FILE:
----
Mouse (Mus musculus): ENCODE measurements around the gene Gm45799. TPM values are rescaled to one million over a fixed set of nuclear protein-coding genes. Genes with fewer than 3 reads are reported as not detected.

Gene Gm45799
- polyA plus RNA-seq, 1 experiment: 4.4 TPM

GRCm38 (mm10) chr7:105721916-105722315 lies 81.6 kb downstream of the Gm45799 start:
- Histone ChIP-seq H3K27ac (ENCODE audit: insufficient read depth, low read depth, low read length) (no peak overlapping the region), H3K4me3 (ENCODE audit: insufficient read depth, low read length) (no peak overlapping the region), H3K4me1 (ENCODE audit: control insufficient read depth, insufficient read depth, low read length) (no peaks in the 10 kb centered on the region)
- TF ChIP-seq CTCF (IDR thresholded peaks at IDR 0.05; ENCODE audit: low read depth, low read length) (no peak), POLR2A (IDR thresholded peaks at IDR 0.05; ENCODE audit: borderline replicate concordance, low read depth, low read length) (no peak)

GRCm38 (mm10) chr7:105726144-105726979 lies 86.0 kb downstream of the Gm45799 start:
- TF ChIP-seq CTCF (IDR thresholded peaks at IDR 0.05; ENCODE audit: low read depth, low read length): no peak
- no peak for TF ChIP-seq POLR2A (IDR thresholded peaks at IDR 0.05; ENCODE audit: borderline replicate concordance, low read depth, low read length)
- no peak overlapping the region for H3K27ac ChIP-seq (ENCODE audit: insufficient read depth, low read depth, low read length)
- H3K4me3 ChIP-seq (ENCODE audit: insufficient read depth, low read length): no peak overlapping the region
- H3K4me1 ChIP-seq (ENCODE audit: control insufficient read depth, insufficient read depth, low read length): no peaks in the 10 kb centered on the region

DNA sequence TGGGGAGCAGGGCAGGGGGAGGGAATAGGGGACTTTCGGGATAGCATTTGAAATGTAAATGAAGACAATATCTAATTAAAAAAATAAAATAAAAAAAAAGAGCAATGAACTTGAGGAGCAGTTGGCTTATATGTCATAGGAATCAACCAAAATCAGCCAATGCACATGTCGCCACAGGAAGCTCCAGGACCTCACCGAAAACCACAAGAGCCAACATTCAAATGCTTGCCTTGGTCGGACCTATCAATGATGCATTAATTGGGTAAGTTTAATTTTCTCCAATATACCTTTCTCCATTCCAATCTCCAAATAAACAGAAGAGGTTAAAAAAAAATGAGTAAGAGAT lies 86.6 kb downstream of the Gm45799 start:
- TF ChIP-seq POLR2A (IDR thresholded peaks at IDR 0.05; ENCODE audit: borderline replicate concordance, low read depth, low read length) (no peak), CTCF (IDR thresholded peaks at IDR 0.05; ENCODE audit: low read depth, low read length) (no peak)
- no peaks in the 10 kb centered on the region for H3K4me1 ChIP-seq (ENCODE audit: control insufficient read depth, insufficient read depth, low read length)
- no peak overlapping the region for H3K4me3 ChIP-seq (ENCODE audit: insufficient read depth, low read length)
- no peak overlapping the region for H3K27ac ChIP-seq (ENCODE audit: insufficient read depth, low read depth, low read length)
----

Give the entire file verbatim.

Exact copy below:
Mouse (Mus musculus): ENCODE measurements around the gene Gm45799. TPM values are rescaled to one million over a fixed set of nuclear protein-coding genes. Genes with fewer than 3 reads are reported as not detected.

Gene Gm45799
- polyA plus RNA-seq, 1 experiment: 4.4 TPM

GRCm38 (mm10) chr7:105721916-105722315 lies 81.6 kb downstream of the Gm45799 start:
- Histone ChIP-seq H3K27ac (ENCODE audit: insufficient read depth, low read depth, low read length) (no peak overlapping the region), H3K4me3 (ENCODE audit: insufficient read depth, low read length) (no peak overlapping the region), H3K4me1 (ENCODE audit: control insufficient read depth, insufficient read depth, low read length) (no peaks in the 10 kb centered on the region)
- TF ChIP-seq CTCF (IDR thresholded peaks at IDR 0.05; ENCODE audit: low read depth, low read length) (no peak), POLR2A (IDR thresholded peaks at IDR 0.05; ENCODE audit: borderline replicate concordance, low read depth, low read length) (no peak)

GRCm38 (mm10) chr7:105726144-105726979 lies 86.0 kb downstream of the Gm45799 start:
- TF ChIP-seq CTCF (IDR thresholded peaks at IDR 0.05; ENCODE audit: low read depth, low read length): no peak
- no peak for TF ChIP-seq POLR2A (IDR thresholded peaks at IDR 0.05; ENCODE audit: borderline replicate concordance, low read depth, low read length)
- no peak overlapping the region for H3K27ac ChIP-seq (ENCODE audit: insufficient read depth, low read depth, low read length)
- H3K4me3 ChIP-seq (ENCODE audit: insufficient read depth, low read length): no peak overlapping the region
- H3K4me1 ChIP-seq (ENCODE audit: control insufficient read depth, insufficient read depth, low read length): no peaks in the 10 kb centered on the region

DNA sequence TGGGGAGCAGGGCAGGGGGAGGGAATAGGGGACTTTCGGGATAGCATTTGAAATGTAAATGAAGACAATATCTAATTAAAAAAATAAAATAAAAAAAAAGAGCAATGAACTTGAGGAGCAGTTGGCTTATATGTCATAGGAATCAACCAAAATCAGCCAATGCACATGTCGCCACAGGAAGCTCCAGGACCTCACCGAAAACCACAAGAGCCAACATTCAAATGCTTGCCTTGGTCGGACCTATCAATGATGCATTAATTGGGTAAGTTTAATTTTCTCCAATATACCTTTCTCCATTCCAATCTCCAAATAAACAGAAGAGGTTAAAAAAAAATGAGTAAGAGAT lies 86.6 kb downstream of the Gm45799 start:
- TF ChIP-seq POLR2A (IDR thresholded peaks at IDR 0.05; ENCODE audit: borderline replicate concordance, low read depth, low read length) (no peak), CTCF (IDR thresholded peaks at IDR 0.05; ENCODE audit: low read depth, low read length) (no peak)
- no peaks in the 10 kb centered on the region for H3K4me1 ChIP-seq (ENCODE audit: control insufficient read depth, insufficient read depth, low read length)
- no peak overlapping the region for H3K4me3 ChIP-seq (ENCODE audit: insufficient read depth, low read length)
- no peak overlapping the region for H3K27ac ChIP-seq (ENCODE audit: insufficient read depth, low read depth, low read length)